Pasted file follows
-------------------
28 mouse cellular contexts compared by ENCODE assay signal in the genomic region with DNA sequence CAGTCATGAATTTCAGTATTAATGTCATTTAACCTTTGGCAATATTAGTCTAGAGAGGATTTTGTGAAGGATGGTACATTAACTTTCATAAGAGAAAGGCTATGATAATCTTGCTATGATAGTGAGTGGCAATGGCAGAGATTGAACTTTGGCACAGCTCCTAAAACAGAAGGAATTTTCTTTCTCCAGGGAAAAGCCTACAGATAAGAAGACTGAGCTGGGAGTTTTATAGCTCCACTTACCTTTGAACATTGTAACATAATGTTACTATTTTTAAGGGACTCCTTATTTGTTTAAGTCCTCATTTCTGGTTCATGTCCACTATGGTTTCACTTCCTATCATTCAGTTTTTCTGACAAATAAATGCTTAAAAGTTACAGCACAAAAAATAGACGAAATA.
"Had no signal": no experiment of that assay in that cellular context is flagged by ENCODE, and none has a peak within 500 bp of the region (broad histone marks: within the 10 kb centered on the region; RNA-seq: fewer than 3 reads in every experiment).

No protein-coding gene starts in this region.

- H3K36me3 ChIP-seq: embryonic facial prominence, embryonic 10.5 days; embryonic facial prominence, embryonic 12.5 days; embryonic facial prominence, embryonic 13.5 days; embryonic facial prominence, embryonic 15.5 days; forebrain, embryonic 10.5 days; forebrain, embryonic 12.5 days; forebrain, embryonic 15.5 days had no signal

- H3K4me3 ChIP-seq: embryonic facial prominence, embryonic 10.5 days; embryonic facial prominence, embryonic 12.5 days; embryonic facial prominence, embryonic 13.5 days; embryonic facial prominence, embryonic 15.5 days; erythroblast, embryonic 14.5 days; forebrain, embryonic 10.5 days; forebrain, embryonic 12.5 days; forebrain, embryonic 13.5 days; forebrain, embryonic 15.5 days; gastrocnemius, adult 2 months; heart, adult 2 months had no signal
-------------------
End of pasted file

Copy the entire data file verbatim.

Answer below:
28 mouse cellular contexts compared by ENCODE assay signal in the genomic region with DNA sequence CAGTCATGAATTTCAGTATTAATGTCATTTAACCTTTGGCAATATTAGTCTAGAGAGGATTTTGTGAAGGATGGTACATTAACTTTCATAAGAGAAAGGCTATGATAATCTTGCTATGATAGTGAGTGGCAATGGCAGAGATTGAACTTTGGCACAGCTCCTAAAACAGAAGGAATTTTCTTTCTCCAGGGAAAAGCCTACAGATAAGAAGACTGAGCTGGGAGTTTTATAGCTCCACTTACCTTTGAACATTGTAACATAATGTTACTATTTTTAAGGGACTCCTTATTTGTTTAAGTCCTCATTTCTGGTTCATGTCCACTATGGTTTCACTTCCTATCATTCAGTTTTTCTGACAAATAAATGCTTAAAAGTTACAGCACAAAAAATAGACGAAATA.
"Had no signal": no experiment of that assay in that cellular context is flagged by ENCODE, and none has a peak within 500 bp of the region (broad histone marks: within the 10 kb centered on the region; RNA-seq: fewer than 3 reads in every experiment).

No protein-coding gene starts in this region.

- H3K36me3 ChIP-seq: embryonic facial prominence, embryonic 10.5 days; embryonic facial prominence, embryonic 12.5 days; embryonic facial prominence, embryonic 13.5 days; embryonic facial prominence, embryonic 15.5 days; forebrain, embryonic 10.5 days; forebrain, embryonic 12.5 days; forebrain, embryonic 15.5 days had no signal

- H3K4me3 ChIP-seq: embryonic facial prominence, embryonic 10.5 days; embryonic facial prominence, embryonic 12.5 days; embryonic facial prominence, embryonic 13.5 days; embryonic facial prominence, embryonic 15.5 days; erythroblast, embryonic 14.5 days; forebrain, embryonic 10.5 days; forebrain, embryonic 12.5 days; forebrain, embryonic 13.5 days; forebrain, embryonic 15.5 days; gastrocnemius, adult 2 months; heart, adult 2 months had no signal